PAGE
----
Imagine living in a "vortex of poetry" — that's how biographer Frances Wilson describes life in England's Lake District. The year was 1800, and William Wordsworth and his sister Dorothy Wordsworth were living in Dove Cottage near Grasmere. They spent the days walking the wooded paths and composing poems and — in Dorothy's case — letters and journals.
Wilson's new book, The Ballad of Dorothy Wordsworth, chronicles the intense connection between the Wordsworth siblings. Her book centers on Dorothy Wordsworth's "Grasmere Journals" — four small notebooks that detail her relationship with William and their adventures in the Lake District with friend and fellow poet Samuel Coleridge.
The three friends used to take long walks together, during which time they would fall into what Dorothy called "trance states." Once, says Wilson, they lay on the top of the hills and pretended they were dead.
"What the neighbors would think, heavens knows. ... I think [the trance states] must have been drug related," Wilson tells Jacki Lyden, noting that Coleridge was addicted to opium and that Dorothy took the drug for years to treat her migraines.
But Wilson says her book isn't meant to malign Dorothy Wordsworth. Rather, she felt compelled to write the book because she felt that her subject had been "so mistreated by biographers."
"I felt as if there had been something along the lines of a biographical lobotomy taking place on her," she says.
Wilson describes Dorothy as an "extremely powerful and sexual woman." Previous biographies had speculated about the possibility of an incestuous relationship between the siblings, but Wilson describes the connection between Dorothy and William as "something stranger and darker and more complicated than sexual incest."
"I don't think for a moment that there was any sexual relationship between them, because I think their relationship had nothing to do with bodies," explains Wilson. "They were wrapped up in each other's minds in a much complicated and frightening way."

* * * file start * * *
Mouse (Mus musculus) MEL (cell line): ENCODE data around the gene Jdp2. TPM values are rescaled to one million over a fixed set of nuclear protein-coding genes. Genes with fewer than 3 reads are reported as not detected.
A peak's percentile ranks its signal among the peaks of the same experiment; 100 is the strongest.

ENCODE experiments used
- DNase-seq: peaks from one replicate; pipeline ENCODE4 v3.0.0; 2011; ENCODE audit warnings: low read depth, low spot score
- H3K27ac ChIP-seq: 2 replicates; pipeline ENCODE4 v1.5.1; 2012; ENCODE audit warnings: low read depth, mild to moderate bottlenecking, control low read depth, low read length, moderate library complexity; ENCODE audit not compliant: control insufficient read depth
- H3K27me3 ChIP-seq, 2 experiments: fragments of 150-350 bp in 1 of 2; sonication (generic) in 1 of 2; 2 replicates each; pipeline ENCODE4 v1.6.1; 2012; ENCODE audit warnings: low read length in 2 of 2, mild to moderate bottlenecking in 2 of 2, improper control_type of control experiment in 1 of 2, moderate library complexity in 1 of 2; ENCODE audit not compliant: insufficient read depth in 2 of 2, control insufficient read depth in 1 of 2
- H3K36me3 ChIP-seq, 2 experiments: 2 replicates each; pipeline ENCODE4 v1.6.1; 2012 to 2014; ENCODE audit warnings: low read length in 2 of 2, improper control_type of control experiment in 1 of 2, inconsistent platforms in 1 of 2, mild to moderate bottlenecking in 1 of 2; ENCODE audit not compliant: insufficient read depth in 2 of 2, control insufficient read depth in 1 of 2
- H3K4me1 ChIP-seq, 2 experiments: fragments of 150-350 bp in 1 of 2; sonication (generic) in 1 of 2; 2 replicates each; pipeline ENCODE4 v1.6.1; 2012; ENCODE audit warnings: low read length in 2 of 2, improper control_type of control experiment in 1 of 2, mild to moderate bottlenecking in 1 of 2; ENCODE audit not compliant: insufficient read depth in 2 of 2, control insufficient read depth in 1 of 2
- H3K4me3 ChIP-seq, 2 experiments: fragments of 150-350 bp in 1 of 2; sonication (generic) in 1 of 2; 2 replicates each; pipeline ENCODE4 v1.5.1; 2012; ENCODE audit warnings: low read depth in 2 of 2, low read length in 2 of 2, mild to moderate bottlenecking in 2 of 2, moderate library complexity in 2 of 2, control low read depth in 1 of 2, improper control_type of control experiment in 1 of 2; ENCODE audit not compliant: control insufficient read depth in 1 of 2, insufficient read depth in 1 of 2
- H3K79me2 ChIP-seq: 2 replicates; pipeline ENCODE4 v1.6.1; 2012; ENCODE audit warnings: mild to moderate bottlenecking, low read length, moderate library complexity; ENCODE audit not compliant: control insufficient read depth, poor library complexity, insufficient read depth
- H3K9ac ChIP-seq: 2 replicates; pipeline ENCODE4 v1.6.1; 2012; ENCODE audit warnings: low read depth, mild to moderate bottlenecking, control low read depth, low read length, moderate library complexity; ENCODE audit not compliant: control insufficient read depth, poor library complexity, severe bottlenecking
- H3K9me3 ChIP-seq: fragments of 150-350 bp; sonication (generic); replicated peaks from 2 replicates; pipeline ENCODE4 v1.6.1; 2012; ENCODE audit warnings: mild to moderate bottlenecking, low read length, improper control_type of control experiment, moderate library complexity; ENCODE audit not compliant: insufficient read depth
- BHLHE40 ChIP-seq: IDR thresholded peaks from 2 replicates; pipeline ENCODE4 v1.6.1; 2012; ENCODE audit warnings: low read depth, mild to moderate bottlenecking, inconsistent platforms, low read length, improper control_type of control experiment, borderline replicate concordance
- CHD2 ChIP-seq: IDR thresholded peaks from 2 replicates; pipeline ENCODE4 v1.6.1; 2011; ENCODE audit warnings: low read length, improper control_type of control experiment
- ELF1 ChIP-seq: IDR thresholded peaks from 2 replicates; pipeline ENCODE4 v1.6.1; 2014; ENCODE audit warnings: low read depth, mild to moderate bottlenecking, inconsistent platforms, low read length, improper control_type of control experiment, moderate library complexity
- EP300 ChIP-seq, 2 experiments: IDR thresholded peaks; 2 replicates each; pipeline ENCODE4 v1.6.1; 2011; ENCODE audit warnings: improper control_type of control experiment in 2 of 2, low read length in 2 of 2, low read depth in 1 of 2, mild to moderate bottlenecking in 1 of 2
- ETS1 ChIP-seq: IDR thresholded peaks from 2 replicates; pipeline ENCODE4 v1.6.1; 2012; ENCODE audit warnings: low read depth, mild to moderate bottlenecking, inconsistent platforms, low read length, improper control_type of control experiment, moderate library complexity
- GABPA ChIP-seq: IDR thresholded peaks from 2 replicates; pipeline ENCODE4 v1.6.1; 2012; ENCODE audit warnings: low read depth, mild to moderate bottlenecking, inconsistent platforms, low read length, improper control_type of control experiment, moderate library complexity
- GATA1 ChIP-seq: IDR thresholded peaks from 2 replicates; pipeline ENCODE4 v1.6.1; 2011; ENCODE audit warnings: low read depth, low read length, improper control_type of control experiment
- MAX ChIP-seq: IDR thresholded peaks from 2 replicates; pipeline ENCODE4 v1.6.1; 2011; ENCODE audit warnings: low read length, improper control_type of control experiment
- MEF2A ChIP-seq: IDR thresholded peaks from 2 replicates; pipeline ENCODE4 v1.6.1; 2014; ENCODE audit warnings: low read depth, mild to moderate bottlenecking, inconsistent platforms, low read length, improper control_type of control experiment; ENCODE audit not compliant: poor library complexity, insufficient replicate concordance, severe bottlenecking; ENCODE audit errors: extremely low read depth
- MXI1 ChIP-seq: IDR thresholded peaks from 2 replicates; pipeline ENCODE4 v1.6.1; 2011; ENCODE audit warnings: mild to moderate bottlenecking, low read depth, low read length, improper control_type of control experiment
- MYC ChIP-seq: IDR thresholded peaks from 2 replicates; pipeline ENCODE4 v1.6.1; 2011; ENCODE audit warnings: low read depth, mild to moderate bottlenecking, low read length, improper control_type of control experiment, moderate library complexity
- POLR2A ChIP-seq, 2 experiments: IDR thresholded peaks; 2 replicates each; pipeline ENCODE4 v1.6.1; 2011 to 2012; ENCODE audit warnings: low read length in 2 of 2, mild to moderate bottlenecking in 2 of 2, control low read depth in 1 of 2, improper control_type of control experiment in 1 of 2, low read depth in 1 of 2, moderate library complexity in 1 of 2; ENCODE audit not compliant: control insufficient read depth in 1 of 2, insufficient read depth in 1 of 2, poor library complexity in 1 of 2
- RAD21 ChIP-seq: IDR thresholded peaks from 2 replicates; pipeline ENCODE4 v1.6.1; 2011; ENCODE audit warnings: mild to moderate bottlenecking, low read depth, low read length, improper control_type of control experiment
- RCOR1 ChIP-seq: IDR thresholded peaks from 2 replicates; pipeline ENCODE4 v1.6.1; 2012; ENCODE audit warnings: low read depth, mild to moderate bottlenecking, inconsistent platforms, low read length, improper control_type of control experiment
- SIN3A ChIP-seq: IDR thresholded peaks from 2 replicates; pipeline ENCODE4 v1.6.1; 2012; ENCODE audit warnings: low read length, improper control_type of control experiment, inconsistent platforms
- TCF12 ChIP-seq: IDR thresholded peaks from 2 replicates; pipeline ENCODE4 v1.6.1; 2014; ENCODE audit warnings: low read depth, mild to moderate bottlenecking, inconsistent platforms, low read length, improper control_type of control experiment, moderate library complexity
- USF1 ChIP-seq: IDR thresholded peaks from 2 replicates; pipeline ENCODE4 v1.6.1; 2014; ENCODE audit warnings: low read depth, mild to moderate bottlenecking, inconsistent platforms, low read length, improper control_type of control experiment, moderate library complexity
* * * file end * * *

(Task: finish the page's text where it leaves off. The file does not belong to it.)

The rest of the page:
Wilson describes the relationship as "extraordinary." In some ways, she says, it was the most passionate relationship of both of their lives: "For Dorothy there was no other man ever," says Wilson.
To wit: On the night before William's marriage, Dorothy wore the ring he intended to give his bride. She later detailed her brother's wedding in her journal, writing:
On Monday, the 4 of October 1802, my brother William was married to Mary Hutchinson. I slept a good deal of the night and rose fresh and well in the morning. At a little after 8 o'clock, I saw them go down the avenue towards the church. ... I kept myself as quiet as I could, but when I saw the two men coming up the walk coming to tell me it was over, I could bear it no longer and threw myself on the bed, where I lay in stillness, neither hearing, nor seeing anything.
Following her brother's marriage, Dorothy retreated to the top room of the cottage, where she lived for the next 20 years — a sort of mad woman in the attic, according to Wilson. For his part, Wilson says, William felt "fantastically guilty" about what he had done to put his sister in that state.
But Dorothy's voluntary seclusion wasn't permanent; when her brother died she reemerged as her old self: "It was as though William Wordsworth was holding her back," says Wilson. "When he'd gone, she could breathe again."
The sister who had vowed never to leave her brother — and whose brother had promised the same — could not really live her life until she was free of him.